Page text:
I Am is also an opportunity for Gulati to vicariously experience the coming-out travails of interviewees Lesley, Balli, Nikhil, Piali, Elakshi, Aditya, Rituparna, Harpreet and, perhaps her most prominent subject, Manvendra Singh Gohil, the only known royal in modern India to reveal his homosexuality.

Yet the film’s defining moments come more often from parents’ moving testimonies of unconditional acceptance of their children’s sexuality.

“At the start of the film I didn’t realize that I wasn’t quite ready to have conversations with parents that I hadn’t had with my own mother, and I wasn’t really conscious of that,” Gulati observes. Like the conversation with the no-nonsense, progressive Gaver, Harpreet’s mom, who admits that even she wanted her son to get married.

“What is the use of forcing him to lead a life which he’s not meant to live, or which he doesn’t want to live?” she asks. “It is doomed from the beginning.

“What’s so great about being straight? There’s nothing wrong in being gay also,” Gaver adds with defiance.

“I would say I would come and meet your parent and I will try to convince her… I would have done it, if you had come to me if your mother was still alive,” she tells Gulati, who breaks down.

“I basically started crying. I couldn’t pick up the camera again for another year and a half,” Gulati tells Xtra.

Then there’s Elakshi’s mom, who at first asked Gulati to blur her features for the final cut but eventually dispensed with that camouflage and now provides the film with an enduring endnote: a placard around her neck that simply reads, “Proud Mother.”

“Seeing her go through her journey of not just participating in the film but also advocating for her daughter’s rights and doing it quite publicly, really helped me in terms of my resolution,” Gulati says. “I could finally imagine my mother’s possible journey of acceptance, because initially I thought my mother would never have accepted it. Seeing Elakshi’s mother go through her journey made me think, ‘Maybe my mother might have come round’ — just as Elakshi’s mom had come round.”

I Am
Sat, Aug 13, 7pm
Rio, 1660 E Broadway

If you could have a college do-over, would you take it?

If you could change your past to change your future, would you?

Both Charlie David and Richard Harmon, stars of the edgy and mysterious film Judas Kiss, say they wouldn’t in their personal lives.

“The good comes along with the bad, and life is about the roller coaster journey,” David says. “The sweet spots wouldn’t be as sweet if you didn’t have the downs.”

Judas Kiss emphasizes destiny, defining your own path and healing from your past. It follows the life(s) of Danny Reyes and takes place at a film school, where a provocative and cathartic student film is the key to Danny’s future.

Although David and Harmon confess they’ve never had a Judas kiss, they certainly did plenty of kissing on screen. “It was actually my first sex scene,” Harmon laughs. “It’s pretty humorous that it was a gay sex scene. But the guys I was doing it with knew exactly what a straight kid needed to feel comfortable.”

One of those guys is none other than porn superstar Brent Corrigan, aka Sean Lockhart. “I was a little skeptical,” Harmon admits about casting Lockhart.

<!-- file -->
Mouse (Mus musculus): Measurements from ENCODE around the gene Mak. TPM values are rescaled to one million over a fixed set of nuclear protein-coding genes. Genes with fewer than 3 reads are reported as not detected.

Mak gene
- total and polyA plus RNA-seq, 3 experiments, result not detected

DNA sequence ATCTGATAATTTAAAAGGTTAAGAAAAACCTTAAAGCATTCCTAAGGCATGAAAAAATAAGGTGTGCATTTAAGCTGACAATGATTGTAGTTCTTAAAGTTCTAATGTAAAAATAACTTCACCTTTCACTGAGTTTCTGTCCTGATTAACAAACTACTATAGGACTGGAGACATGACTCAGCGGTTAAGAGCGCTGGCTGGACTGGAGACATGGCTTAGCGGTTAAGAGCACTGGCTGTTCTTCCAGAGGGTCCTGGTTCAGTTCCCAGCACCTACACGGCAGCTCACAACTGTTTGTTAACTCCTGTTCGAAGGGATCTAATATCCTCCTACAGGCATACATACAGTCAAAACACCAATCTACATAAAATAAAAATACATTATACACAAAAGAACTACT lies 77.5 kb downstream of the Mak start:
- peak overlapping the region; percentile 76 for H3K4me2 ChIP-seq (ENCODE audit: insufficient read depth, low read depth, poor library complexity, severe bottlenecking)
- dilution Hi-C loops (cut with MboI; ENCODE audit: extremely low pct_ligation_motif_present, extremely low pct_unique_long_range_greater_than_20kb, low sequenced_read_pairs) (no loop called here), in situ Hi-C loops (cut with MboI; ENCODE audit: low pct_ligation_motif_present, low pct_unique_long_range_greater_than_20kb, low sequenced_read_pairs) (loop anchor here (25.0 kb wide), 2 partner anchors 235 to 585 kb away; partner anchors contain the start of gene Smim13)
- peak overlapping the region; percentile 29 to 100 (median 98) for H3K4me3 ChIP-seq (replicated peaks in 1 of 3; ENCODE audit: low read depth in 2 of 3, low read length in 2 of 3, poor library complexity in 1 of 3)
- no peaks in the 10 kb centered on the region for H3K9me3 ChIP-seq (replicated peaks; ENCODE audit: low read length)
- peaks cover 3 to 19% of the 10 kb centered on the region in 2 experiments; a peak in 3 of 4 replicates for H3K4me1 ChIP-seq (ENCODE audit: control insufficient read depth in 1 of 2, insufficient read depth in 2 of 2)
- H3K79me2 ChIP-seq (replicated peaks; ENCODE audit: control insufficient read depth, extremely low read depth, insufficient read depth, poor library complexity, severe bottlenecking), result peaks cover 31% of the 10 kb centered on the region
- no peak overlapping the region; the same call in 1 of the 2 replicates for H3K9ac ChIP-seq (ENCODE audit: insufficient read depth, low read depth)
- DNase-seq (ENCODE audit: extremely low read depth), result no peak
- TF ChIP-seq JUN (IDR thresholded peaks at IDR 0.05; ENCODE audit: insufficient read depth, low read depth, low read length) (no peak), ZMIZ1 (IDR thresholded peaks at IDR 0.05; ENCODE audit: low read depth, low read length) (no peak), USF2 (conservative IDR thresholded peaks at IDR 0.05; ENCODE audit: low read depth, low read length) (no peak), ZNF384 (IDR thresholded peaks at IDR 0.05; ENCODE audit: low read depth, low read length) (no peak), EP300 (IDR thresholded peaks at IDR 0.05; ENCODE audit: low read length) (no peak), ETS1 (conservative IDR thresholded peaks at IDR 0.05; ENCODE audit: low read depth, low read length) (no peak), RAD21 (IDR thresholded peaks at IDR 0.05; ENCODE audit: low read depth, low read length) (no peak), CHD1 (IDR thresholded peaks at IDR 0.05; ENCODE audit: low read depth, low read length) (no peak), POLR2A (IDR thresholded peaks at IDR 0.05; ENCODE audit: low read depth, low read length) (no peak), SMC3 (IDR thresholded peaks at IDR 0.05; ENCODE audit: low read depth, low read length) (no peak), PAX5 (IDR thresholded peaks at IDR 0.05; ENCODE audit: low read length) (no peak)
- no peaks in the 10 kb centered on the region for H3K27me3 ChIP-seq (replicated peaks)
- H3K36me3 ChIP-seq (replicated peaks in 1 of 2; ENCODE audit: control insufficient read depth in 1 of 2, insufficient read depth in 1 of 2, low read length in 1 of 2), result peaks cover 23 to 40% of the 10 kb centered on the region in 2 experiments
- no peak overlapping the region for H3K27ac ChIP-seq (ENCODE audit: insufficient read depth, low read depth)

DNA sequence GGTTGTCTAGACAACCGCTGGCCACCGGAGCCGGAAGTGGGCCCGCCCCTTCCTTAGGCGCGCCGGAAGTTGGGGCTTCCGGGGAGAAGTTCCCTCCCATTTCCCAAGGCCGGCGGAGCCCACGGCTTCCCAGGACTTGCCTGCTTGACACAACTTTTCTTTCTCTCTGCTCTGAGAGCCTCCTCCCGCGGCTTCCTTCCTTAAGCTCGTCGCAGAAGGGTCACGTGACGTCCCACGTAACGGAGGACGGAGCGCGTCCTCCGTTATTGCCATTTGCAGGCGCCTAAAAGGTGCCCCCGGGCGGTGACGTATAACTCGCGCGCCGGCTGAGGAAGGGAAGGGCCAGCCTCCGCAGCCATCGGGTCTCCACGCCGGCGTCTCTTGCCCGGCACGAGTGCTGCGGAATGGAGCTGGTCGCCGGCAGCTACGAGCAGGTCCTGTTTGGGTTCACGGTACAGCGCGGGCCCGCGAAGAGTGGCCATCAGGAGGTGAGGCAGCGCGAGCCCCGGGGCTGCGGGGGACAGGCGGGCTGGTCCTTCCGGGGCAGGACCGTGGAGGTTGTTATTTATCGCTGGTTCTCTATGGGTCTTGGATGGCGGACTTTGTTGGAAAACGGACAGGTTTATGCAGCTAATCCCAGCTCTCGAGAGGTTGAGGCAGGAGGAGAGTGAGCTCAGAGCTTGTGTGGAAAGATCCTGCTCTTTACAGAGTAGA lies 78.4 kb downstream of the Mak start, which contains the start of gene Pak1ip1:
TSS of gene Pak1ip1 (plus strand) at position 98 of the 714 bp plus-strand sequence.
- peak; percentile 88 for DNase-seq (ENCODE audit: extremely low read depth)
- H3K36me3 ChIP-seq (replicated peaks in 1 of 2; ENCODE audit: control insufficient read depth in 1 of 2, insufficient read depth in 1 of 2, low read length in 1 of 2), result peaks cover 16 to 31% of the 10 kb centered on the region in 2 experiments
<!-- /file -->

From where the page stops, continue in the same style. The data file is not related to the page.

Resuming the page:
From the opening credits, Judas Kiss wonders whether homosexuality and Christianity could be two sides of the same coin. “Well, I do think it was pretty interesting that Jesus had 12 hot guys following him around,” David muses.

I asked the Canadian College of Performing Arts graduate what advice he would give his younger self if he could go back to college the way his character does in the film. “At that point I was dating a girl,” he laughs. “So I think I would’ve said, ‘Get real, boy. There’s some really cute boys in this college. What are you waiting for?’”

A film about second chances, Judas Kiss asks just that.

Judas Kiss
Sat, Aug 13, 8pm
Edgewater Casino, 750 Pacific Blvd
Thurs, Aug 18, 9:30pm
International Village (Tinseltown),
88 W Pender St

Insatiable camp from Indonesia’s up-and-coming gay filmmaker

Madame X is insatiable camp delivered like the cream at the end of a disco stick: surprising and in your face.

The story is fast-paced and kooky, with an array of comedic talent portraying eccentric and over-the-top characters. Its ability to move you to tears and laughter, when it’s not making you roll your eyes, suggests potential cult status in the making.

Adam is an Indonesian tranny working at a hair salon who finds out her destiny is beyond anything she could have ever imagined. An anti-gay political party is taking over, and girl better douche before she gets the shit kicked out of her.

After receiving a prophecy that changes her life, Adam embarks on a hilarious and empowering transformation from zero to superhero.

As Madame X, she must defend her people by bringing down the tyrannical party leaders. Fitting only for a gay superhero, Madame X’s secret weapon is an ancient dance, her stilettos clicking like the trigger of a gun.

Flamboyant and memorable, you’ll want to read the subtitles fast because Madame X might strike at the bat of your fake eyelashes.

Madame X
Fri, Aug 19, 7pm
Empire Granville, 855 Granville St

Love letter from a leather weekend
Greg Armstrong-Morris

Chuck Renslow has been producing Chicago’s International Mr Leather competition since 1979, when a ruggedly good-looking oil rigger from San Francisco beat 11 other contestants to win the first title.

In 2008, filmmaker Michael Skiff documented the competition’s 30th anniversary, where the 51 participants from six countries included differently abled daddies, sons of all ages, bootblacks of colour and even a couple of straight guys.

Kink Crusaders is a love letter from that weekend, and Skiff makes no bones about his respect and admiration for this community.

“It’s a place where outcasts gather and frolic and disport themselves deliciously,” grins Guy Baldwin who, in 1989, became the 11th International Mr Leather.

Skiff provides vintage footage of Baldwin in his title-winning glory — a towering Tom of Finland model come to life.

Twenty-two years later, Baldwin, now an author, activist and psychotherapist, is a devoted mentor to the latest gathering of hopefuls. “I invite them to see their time here as precious and unusual. I try to accomplish what I always try to accomplish: transformation.”

From their early AIDS fundraising efforts to their ongoing fight with the American Psychiatric Association — challenging the archaic diagnosis of kink as illness — Skiff captures a community with a legacy and a relevance that reaches beyond the scope of kinky play.

Kink Crusaders
Sat, Aug 20, 6:30pm
Empire Granville, 855 Granville St